A Guide To Hiking in Italy

Walks of Italy is all about walking! Walking in Italy offers some of Europe’s most beautiful and diverse landscapes. This makes it a great place to explore on foot. There are stunning hikes all over Italy, from the Alps to Appenines to the coast to the islands. Are you unsure where to begin? These are just four of our favorite hikes in Italy. These are some of our favourite, but less well-known hikes in Italy.

Portofino to San Fruttuoso (Liguria)

After about a 15-minute climb up, look back where you came from to take in the view of Portofino. Photo by Gina Mussio

Cinque Terre isn’t the only hiking option in Italy (as we have mentioned there), and it’s certainly not the only hiking option in Liguria. The Parco Naturale Regionale di Portofino is a large park that protects the Ligurian coast and its extensive network of trails. Here you can enjoy some of the most stunning views of the coast.

The tiny town of San Fruttuoso is home to the Christ of the Abysss underwater statue of Jesus. It can only be reached by foot or by ferry. However, we recommend the hike! Follow the trail for approximately two hours from San Fruttuoso to Portofino by taking a ferry. You can then reward yourself with a dip, gelato, or a sandwich made of mozzarella, tomato, and pesto.


The Greenway (Lake Como Lombardy)


The Greenway runs six miles along Lake Como, so you can see all angles of this stunning lake. Gina MussioPhoto

The beautiful lake is followed by the greenway for six miles from Colonno to Cadenabbia. It’s not difficult, as most of the walk follows a flat path. However, you can do short sections between cities. You can walk from Lenno-Tremezzo in about 1.5 hours. Enjoy the beautiful olive trees, sailboats, and huge villas that are reminiscent of Roman rule.


Montagna della Majella (Abruzzo)


The Majella is covered in snow. Photo by Vito Menzari

Majella National Park, which is often overlooked, will show you the Apennines, the Alps’ smaller sister, and some of the most beautiful wildernesses in Italy. It is a relatively new park, established in 1998 to preserve the wilderness area. The park covers nearly 100 miles and contains some of the most rugged canyons and mountains of the Apennines. You can also climb Monte Amaro (2,793m), the second highest peak of the Apennines.

Volcano Trail ( Campania , and Sicily).


Etna is the tallest volcano in Italy. Its peak is nearly always covered in snow. Photo by gnuckx, flickr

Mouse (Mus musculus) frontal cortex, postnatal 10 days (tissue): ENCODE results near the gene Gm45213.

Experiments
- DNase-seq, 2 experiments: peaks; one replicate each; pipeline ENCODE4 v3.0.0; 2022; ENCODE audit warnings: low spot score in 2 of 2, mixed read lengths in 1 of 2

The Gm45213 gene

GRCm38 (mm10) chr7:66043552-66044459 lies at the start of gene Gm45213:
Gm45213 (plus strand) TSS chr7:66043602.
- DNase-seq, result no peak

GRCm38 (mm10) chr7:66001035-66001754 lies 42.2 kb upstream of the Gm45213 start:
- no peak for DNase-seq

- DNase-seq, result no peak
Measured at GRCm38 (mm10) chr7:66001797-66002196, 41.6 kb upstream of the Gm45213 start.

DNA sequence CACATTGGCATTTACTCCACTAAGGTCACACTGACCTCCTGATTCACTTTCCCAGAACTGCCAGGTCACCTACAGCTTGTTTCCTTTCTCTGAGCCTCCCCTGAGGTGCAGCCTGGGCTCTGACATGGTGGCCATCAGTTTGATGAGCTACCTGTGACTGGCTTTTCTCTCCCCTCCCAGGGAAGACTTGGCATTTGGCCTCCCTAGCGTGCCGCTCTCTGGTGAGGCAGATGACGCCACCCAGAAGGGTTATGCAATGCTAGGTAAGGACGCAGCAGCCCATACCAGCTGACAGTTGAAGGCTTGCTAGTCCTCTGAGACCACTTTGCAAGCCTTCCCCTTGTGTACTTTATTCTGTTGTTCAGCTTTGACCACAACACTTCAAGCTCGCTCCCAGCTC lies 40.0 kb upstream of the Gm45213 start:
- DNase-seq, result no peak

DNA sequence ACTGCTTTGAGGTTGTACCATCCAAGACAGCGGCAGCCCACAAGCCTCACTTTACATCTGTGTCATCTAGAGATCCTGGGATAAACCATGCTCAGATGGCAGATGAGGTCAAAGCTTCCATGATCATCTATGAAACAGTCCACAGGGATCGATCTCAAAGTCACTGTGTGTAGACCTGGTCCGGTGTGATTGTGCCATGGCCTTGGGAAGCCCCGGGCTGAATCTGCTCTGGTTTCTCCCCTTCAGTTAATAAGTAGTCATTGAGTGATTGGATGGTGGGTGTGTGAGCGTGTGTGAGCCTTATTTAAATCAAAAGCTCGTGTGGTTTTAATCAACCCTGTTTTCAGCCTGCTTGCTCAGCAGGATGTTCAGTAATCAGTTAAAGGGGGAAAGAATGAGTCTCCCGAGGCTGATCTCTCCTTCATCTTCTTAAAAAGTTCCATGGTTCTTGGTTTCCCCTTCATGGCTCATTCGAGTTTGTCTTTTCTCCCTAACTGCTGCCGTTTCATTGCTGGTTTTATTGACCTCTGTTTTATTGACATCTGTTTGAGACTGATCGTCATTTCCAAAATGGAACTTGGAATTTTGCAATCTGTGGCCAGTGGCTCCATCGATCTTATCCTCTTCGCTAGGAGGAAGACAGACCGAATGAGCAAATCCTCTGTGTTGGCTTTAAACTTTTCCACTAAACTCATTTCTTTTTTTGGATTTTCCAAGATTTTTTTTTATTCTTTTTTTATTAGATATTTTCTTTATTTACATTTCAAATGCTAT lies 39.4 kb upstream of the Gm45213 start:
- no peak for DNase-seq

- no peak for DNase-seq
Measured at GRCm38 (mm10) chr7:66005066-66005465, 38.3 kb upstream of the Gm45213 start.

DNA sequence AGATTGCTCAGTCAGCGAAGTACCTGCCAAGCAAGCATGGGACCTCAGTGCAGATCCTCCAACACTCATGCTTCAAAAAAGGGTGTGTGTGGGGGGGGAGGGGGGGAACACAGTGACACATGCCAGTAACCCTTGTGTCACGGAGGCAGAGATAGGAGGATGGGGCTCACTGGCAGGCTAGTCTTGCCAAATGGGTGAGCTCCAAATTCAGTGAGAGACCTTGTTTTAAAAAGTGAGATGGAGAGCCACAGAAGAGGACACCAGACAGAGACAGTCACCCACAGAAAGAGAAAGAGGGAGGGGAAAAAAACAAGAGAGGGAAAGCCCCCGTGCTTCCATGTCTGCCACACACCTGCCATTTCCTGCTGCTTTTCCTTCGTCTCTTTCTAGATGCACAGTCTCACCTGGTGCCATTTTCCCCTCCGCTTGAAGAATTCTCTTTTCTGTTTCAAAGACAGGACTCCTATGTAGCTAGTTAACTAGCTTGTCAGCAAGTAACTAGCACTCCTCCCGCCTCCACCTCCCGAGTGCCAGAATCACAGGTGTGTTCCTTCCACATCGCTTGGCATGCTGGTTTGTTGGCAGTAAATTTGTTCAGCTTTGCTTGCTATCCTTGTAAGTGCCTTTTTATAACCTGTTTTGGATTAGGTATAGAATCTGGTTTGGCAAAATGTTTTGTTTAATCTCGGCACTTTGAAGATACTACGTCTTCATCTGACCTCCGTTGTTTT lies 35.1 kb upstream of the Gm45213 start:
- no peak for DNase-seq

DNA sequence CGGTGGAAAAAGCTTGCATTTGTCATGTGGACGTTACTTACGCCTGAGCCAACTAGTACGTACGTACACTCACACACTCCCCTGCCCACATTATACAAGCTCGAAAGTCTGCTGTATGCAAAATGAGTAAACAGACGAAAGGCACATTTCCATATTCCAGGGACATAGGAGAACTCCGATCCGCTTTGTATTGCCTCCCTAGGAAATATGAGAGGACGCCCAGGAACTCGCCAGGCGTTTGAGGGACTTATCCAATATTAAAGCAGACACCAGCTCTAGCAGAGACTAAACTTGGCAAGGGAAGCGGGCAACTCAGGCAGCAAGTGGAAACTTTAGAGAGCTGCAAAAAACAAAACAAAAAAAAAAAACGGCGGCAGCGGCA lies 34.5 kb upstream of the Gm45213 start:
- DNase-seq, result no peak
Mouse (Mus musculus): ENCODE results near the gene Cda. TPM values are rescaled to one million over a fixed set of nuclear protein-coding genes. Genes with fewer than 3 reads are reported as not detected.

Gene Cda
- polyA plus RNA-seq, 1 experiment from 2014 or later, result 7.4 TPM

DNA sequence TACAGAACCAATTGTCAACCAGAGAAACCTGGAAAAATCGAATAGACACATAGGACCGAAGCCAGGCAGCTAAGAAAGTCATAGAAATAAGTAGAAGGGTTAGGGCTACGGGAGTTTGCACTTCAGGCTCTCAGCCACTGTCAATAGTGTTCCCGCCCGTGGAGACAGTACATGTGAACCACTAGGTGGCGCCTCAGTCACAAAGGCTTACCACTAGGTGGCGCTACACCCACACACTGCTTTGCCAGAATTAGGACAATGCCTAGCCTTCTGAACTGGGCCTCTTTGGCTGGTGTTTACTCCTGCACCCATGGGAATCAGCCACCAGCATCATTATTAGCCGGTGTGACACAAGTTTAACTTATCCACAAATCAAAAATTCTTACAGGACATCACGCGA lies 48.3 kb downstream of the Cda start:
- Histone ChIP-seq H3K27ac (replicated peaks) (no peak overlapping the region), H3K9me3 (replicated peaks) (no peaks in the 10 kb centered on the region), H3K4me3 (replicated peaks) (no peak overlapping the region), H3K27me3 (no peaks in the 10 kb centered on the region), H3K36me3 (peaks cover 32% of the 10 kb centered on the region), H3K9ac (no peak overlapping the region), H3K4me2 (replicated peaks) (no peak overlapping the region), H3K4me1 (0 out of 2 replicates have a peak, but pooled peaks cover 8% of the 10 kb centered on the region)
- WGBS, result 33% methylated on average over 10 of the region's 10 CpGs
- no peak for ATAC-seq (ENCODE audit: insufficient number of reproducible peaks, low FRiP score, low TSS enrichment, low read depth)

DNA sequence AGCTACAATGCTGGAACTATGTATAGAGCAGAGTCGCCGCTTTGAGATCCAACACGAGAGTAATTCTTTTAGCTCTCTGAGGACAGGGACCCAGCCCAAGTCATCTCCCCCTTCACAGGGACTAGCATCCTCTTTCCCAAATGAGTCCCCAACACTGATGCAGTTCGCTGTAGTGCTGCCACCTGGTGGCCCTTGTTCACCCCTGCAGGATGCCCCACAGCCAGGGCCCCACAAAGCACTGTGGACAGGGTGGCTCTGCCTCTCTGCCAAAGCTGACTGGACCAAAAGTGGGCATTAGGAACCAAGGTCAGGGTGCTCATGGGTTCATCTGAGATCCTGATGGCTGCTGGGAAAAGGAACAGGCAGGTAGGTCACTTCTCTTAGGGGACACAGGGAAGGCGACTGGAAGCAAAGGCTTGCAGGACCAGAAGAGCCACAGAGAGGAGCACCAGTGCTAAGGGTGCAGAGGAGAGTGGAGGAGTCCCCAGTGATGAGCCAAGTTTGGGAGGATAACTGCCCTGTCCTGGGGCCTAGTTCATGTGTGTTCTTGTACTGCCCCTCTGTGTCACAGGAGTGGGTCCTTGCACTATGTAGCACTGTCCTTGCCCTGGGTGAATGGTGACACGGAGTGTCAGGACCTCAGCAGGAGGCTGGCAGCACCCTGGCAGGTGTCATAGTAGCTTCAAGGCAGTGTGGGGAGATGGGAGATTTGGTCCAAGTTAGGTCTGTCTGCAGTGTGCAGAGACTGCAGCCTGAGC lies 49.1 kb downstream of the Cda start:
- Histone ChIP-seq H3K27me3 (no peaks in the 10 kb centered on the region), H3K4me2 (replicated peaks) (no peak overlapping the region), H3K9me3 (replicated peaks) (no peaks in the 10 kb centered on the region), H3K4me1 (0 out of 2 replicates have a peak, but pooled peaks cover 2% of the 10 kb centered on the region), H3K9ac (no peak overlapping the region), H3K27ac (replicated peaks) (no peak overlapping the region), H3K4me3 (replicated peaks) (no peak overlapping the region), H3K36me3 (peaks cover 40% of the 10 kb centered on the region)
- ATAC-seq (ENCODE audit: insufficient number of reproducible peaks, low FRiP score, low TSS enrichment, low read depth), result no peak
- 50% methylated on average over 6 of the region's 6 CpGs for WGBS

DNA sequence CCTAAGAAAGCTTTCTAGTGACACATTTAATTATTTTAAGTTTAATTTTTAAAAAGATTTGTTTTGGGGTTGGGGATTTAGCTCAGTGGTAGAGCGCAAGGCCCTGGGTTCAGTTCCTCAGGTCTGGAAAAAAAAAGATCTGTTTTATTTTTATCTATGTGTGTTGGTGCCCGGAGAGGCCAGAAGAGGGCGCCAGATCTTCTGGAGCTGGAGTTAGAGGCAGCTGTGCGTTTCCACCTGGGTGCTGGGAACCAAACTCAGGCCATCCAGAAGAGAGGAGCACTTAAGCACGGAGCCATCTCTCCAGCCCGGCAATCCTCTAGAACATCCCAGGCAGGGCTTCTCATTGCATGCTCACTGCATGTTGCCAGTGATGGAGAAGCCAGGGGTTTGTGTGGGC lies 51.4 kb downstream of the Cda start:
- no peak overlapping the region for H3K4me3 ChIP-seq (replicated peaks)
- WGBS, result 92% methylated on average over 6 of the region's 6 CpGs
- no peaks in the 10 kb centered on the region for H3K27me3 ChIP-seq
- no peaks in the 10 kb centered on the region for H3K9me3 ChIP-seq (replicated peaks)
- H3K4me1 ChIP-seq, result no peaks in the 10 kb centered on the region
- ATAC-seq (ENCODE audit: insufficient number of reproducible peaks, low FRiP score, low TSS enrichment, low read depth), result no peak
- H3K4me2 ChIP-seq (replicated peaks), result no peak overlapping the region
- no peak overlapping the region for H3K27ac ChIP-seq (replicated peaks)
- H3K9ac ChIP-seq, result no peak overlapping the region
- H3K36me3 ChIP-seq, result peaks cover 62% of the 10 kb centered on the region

Although not often thought of, volcanoes are great hiking spots! There are four main options in Italy: Vulcano, Stromboli and Vulcano. You can either visit all four on one trip or pick one. Each one is unique in its level and landscape.

Mount Vesuvius is located near Pompeii, six miles east from Naples. It’s a relatively easy climb, at approximately 4,200 feet. The reward? A stunning view of Naples Bay. The longest of the four volcano hikes, it takes only 30 minutes.

You can take a ferry to Stromboli (3.030 feet), and view the Stromboli volcano from the Sciara del Fuoco hiking trail, which is more difficult than the breeze of Vesuvius. The hike takes two-and-a-half to three hours. A guide is required, but once you reach the top, you can enjoy the views, the volcanic activity (which happens about every 15 minutes), and the enormous craters.

You can reach Stromboli by heading to Vulcano Island. This island is named after the Volcano which formed it. Also known as Vulcano. Although this volcano, 1,640 feet high, is often overlooked. It is worth the steep forty-five-minute hike. The sulfur-rich air and constant steam as well as other gases that shoot upwards into the atmosphere make it one of the most dramatic of all. You can relax after a difficult hike by taking a dip in the thermal baths located on the island. This is a natural advantage to climbing a volcano.

You can tackle Etna in Sicily, Italy’s highest volcano. If you are looking for something more challenging, go to Sicily. Similar to the peaks in the Alps at 11,000 feet the volcano’s highest point is reached, but hikers are not allowed above 9,500 feet due to the explosions. However, you can see Etna’s volcanic activity from 6500 feet above the Crateri Silvestri. You can reach the two craters via bus but you should consider using the Crateri Silvestri as your starting point for your walk to get a glimpse of Etna’s volcanic activity. Although the entire Etna trek can take at least six hours to complete, you can do it with a combination of walking, cable car, and bus.

We want you to experience Italy like a local, whether you are hiking or exploring the incredible cities of Italy. You will get more from your trip to Italy by checking out our blogs and walking routes.